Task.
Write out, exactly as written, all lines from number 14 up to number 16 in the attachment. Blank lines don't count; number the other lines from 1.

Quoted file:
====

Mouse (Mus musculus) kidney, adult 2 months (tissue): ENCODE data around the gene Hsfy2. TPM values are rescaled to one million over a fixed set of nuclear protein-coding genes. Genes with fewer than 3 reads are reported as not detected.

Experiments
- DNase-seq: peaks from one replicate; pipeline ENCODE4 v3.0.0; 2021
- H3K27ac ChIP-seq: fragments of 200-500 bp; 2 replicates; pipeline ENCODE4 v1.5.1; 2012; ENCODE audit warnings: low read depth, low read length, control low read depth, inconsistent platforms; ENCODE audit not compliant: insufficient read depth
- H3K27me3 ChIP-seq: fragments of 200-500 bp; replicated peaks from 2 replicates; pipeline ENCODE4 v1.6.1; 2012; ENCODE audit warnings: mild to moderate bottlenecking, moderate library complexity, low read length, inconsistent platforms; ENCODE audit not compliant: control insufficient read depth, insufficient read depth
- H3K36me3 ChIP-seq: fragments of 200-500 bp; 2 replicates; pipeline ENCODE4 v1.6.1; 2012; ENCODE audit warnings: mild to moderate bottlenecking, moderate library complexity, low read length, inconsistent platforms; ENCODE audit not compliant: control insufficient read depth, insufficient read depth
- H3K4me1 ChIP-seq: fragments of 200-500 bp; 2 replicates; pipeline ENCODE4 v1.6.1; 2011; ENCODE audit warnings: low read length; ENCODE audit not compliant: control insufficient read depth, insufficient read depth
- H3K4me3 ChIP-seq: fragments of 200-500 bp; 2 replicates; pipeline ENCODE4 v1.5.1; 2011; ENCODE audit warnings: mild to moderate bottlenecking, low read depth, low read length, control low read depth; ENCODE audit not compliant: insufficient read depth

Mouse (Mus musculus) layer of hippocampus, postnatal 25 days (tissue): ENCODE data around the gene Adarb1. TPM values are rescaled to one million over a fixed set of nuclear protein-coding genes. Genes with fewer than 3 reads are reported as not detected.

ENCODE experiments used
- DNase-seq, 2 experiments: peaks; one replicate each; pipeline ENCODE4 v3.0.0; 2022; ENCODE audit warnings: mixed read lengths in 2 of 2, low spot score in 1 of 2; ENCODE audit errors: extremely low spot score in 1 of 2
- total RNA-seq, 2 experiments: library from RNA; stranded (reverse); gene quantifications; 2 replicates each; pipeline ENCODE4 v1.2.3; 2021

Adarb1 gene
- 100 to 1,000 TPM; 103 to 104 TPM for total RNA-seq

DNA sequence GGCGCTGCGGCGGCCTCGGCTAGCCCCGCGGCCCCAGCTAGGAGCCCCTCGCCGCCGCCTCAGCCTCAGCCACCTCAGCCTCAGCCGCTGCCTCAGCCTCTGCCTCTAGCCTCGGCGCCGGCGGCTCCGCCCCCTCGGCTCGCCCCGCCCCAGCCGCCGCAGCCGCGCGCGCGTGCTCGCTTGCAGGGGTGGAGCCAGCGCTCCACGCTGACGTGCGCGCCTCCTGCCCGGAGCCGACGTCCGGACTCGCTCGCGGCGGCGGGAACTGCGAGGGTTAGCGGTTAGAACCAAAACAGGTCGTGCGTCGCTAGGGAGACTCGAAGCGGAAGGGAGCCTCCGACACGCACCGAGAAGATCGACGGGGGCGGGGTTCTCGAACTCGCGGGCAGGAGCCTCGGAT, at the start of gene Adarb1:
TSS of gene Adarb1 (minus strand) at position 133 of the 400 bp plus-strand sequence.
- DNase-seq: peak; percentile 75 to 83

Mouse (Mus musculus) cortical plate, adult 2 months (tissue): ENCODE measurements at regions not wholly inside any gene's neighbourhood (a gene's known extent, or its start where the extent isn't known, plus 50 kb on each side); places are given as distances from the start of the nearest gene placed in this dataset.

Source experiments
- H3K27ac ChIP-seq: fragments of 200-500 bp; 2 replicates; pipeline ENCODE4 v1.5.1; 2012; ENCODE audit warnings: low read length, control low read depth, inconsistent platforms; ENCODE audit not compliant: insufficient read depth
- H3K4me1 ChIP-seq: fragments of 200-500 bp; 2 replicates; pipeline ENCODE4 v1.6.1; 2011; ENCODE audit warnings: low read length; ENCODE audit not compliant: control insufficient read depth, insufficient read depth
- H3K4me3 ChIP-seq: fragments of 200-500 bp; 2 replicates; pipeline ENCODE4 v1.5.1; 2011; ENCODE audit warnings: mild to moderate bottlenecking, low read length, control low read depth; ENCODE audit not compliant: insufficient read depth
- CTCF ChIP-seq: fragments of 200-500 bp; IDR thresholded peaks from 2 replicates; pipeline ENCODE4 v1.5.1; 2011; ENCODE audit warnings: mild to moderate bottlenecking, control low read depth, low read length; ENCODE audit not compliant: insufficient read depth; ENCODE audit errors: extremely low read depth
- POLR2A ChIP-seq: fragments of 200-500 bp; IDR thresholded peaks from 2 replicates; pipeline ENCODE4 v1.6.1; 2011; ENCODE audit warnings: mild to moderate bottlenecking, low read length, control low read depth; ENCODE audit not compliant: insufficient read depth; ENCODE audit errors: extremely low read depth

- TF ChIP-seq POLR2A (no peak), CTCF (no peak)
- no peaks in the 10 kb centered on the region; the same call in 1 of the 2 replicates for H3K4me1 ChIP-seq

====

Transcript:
- 100 to 1,000 TPM; 103 to 104 TPM for total RNA-seq

DNA sequence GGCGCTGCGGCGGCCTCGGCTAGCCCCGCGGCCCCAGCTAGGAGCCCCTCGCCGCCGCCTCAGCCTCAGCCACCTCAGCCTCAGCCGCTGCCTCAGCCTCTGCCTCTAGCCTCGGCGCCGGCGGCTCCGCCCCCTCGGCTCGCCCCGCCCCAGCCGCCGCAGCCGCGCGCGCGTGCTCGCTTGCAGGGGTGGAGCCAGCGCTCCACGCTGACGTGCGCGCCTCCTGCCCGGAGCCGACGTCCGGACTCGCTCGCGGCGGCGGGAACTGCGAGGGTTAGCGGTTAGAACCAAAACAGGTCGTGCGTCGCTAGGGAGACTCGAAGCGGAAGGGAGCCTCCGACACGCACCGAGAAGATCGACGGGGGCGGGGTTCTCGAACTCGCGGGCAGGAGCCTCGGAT, at the start of gene Adarb1:
TSS of gene Adarb1 (minus strand) at position 133 of the 400 bp plus-strand sequence.